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HIPAA security requires protection for servers and various endpoint devices. However, many healthcare organizations do not realize printers need the same attention.
Most covered entities and business associates do not appreciate how printers have evolved from “dummy copiers” to today’s complex business machines that include multiple servers built directly into them, explains Jim LaRoe, CEO of Symphion, a software and services company in Dallas. The competition among printer manufacturers has driven the inclusion of web servers, file transfer protocol servers, fax servers, huge hard drives, and many other advanced capabilities, he notes. Yet, printers, unlike standalone servers, are maintained outside of data centers without the physical and technical safeguards that are common to data centers.
“They are also managed by nonsecurity, non‐IT professionals, not the heavily credentialed system administrators like in data centers, and are not included in IT policies and procedures,” LaRoe adds. “Moreover, printers, like laptops, are mobile throughout the enterprise. They are often on wheels.”
HIPAA’s general mandates require covered entities to ensure the confidentiality, integrity, and availability of PHI the business creates, receives, maintains, or transmits. HIPAA also requires covered entities to protect against any reasonably anticipated threats or hazards to the security or integrity of information. “Printers in hospitals clearly ‘create, receive, maintain, and/or transmit’ electronic PHI,” LaRoe notes. “Moreover, even the most cursory examination of reasonably anticipated threats and hazards to the security and integrity of that ePHI trigger the HIPAA mandates to protect printers.”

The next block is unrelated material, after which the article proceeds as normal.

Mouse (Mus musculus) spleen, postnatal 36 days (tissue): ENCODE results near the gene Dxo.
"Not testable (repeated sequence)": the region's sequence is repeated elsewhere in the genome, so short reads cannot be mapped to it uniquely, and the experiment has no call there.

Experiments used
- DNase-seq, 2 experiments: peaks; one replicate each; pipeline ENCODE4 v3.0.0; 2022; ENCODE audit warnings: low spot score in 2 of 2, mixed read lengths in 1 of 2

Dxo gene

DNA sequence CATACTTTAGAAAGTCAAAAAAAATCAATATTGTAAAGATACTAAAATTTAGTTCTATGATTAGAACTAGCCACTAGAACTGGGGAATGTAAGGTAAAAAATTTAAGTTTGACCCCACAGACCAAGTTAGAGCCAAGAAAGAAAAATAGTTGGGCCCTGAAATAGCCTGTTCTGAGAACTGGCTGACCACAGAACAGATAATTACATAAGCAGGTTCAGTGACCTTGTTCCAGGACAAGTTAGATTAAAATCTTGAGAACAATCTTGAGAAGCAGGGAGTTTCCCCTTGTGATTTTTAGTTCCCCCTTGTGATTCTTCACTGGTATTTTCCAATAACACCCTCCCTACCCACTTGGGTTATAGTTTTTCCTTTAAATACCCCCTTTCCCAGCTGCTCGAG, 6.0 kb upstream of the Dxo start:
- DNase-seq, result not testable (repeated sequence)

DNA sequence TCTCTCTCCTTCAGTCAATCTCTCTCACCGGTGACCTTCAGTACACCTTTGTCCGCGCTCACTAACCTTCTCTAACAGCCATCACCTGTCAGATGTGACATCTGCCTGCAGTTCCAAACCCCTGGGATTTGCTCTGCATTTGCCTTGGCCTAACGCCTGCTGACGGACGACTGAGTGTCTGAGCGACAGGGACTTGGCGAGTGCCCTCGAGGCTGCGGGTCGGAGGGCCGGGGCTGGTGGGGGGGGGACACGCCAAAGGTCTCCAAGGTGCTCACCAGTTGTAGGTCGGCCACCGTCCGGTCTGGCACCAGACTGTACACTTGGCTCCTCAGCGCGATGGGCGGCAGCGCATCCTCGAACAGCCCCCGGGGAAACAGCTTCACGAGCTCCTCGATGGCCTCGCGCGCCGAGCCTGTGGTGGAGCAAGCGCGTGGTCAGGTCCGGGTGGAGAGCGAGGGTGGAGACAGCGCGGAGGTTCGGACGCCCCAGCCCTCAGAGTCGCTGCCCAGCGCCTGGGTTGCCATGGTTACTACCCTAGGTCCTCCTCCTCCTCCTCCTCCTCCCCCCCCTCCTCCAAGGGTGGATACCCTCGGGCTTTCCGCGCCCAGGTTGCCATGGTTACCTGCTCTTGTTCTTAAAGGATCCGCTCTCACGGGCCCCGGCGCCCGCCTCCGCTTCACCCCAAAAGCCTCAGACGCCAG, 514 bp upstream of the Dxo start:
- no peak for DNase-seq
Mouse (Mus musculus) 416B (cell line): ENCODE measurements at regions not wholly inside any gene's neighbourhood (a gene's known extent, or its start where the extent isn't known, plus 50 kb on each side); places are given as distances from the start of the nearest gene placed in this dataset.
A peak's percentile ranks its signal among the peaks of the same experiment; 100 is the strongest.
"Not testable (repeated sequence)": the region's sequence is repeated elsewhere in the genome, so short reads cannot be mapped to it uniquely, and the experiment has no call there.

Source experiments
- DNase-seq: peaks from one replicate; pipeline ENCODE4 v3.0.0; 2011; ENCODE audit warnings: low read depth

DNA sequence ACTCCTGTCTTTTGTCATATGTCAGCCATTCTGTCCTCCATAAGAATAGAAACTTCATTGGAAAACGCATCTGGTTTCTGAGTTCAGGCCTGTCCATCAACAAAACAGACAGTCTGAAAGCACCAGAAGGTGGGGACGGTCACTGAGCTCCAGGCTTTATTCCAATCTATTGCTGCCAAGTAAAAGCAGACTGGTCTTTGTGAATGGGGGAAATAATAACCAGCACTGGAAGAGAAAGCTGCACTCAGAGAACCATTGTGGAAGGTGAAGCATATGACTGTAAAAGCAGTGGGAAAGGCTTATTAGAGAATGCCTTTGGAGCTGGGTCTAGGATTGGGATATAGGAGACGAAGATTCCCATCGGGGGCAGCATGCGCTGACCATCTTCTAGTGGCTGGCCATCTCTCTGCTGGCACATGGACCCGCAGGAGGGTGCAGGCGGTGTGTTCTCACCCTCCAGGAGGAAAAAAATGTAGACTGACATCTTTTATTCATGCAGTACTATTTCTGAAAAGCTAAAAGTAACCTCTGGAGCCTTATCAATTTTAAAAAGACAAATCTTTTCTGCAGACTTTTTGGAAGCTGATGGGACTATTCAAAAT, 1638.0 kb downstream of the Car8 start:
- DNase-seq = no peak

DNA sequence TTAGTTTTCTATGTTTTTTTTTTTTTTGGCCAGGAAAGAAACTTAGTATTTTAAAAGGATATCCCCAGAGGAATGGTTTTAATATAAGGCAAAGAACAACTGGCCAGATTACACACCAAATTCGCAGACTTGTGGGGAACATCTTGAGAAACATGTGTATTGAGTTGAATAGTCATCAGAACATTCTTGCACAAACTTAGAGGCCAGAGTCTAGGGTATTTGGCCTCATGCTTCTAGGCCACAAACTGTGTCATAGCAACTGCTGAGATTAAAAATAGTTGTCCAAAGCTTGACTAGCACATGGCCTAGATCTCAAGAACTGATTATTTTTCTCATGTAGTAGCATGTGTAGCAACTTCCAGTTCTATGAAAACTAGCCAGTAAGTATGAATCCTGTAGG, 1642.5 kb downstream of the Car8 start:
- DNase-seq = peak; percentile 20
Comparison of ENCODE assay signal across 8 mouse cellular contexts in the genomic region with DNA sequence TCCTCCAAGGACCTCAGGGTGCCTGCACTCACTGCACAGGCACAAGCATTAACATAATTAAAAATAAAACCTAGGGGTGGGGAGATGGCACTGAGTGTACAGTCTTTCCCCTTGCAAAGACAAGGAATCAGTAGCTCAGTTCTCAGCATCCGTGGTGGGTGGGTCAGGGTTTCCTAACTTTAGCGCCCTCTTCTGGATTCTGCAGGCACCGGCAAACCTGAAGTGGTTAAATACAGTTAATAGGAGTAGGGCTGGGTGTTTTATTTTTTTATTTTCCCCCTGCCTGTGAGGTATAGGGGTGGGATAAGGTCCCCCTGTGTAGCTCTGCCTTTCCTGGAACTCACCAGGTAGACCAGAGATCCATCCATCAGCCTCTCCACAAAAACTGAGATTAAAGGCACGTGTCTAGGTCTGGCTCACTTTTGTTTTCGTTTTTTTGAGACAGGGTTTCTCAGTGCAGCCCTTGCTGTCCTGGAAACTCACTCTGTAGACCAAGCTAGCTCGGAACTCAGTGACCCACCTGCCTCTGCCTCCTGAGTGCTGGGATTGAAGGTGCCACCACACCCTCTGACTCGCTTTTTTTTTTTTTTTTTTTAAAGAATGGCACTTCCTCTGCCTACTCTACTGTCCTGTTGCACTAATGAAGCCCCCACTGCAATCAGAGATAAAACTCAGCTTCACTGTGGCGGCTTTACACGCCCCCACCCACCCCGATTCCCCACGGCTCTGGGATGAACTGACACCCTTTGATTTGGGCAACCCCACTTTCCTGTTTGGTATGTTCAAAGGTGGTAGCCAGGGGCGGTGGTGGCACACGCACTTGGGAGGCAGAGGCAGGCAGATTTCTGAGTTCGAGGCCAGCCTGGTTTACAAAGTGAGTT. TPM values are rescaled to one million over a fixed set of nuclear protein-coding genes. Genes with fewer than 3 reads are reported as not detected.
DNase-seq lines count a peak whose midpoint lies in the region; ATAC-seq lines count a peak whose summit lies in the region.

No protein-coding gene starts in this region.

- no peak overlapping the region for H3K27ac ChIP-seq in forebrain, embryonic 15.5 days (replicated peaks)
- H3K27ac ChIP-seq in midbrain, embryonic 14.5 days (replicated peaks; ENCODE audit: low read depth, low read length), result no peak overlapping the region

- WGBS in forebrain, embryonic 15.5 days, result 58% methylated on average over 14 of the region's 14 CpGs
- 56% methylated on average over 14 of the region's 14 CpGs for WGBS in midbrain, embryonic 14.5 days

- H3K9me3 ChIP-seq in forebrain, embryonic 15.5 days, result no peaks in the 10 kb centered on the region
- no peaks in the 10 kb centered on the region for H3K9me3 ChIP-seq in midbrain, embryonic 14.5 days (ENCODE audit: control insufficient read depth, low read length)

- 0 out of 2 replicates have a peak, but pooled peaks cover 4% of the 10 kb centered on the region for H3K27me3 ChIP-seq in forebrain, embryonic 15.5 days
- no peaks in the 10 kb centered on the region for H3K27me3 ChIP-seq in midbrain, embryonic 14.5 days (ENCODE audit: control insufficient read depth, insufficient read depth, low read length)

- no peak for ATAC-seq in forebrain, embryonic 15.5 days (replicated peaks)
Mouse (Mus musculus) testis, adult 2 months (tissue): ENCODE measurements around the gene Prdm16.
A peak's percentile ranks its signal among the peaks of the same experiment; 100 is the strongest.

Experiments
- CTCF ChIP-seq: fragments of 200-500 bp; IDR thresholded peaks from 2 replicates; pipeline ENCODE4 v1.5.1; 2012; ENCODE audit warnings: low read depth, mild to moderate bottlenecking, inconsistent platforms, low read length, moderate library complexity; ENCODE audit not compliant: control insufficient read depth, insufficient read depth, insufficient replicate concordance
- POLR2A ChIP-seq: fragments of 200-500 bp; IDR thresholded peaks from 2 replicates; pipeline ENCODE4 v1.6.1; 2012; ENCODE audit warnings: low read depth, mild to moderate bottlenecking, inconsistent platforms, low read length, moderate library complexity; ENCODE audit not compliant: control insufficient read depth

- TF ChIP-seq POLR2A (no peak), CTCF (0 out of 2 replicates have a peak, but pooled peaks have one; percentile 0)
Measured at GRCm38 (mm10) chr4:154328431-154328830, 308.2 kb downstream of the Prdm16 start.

Specifically, HIPAA requires covered entities and business associates to assess current security and risks for ePHI in the entire enterprise. That includes the risks presented by the printers and implementation of a security plan, policies and procedures, and controls that address vulnerabilities and risks. The entity must monitor, record, and evaluate implemented security settings to ensure the security plan and controls are maintained vigilantly, according to LaRoe.
“Neither hospitals nor enterprises are dealing with network printers correctly. That makes them one of the biggest security threats for 2019, especially considering that breaches are getting more costly,” LaRoe warns. “Since every printer on a print fleet can provide hundreds of vulnerabilities, and many hospitals can have thousands of printers, the message is clear. Even though printers have been here for years, they ... must be protected like the servers that they are, with automated IT asset life cycle management and continuous cyber hardening.”
Financial Disclosure: Author Greg Freeman, Editor Jill Drachenberg, Editor Jesse Saffron, Editorial Group Manager Terrey L. Hatcher, and Nurse Planner Maureen Archambault report no consultant, stockholder, speaker’s bureau, research, or other financial relationships with companies having ties to this field of study. Consulting Editor Arnold Mackles, MD, MBA, LHRM, discloses that he is an author and advisory board member for The Sullivan Group and that he is owner, stockholder, presenter, author, and consultant for Innovative Healthcare Compliance Group.